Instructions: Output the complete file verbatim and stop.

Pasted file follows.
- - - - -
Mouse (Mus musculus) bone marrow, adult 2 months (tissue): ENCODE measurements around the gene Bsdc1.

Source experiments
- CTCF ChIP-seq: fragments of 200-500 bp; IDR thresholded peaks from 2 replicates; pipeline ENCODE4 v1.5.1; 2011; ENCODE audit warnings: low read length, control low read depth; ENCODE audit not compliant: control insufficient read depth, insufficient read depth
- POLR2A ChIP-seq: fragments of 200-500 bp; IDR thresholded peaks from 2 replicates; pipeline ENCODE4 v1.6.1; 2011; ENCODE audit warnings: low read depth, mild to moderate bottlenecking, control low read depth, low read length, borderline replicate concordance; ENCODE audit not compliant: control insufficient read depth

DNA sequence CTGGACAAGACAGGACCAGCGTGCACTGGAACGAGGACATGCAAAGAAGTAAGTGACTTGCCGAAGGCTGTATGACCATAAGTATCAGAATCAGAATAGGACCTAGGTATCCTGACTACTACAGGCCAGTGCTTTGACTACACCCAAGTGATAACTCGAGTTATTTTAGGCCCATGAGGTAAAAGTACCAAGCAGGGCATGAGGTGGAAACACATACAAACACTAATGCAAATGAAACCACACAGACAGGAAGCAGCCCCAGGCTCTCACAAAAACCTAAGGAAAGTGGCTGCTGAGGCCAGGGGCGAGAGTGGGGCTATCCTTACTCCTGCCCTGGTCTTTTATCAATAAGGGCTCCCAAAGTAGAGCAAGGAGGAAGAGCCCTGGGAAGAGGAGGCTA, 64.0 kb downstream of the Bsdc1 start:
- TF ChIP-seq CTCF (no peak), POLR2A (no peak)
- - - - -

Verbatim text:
Mouse (Mus musculus) bone marrow, adult 2 months (tissue): ENCODE measurements around the gene Bsdc1.

Source experiments
- CTCF ChIP-seq: fragments of 200-500 bp; IDR thresholded peaks from 2 replicates; pipeline ENCODE4 v1.5.1; 2011; ENCODE audit warnings: low read length, control low read depth; ENCODE audit not compliant: control insufficient read depth, insufficient read depth
- POLR2A ChIP-seq: fragments of 200-500 bp; IDR thresholded peaks from 2 replicates; pipeline ENCODE4 v1.6.1; 2011; ENCODE audit warnings: low read depth, mild to moderate bottlenecking, control low read depth, low read length, borderline replicate concordance; ENCODE audit not compliant: control insufficient read depth

DNA sequence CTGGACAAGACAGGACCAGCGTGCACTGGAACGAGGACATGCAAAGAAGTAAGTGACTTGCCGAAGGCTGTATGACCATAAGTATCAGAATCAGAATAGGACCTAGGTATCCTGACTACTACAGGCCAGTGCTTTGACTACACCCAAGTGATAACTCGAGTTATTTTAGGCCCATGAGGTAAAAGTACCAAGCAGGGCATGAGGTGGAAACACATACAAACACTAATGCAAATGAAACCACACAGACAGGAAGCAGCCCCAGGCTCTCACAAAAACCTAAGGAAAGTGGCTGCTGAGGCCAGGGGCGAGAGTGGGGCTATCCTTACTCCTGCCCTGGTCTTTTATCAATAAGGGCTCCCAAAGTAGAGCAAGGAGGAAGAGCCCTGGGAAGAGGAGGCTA, 64.0 kb downstream of the Bsdc1 start:
- TF ChIP-seq CTCF (no peak), POLR2A (no peak)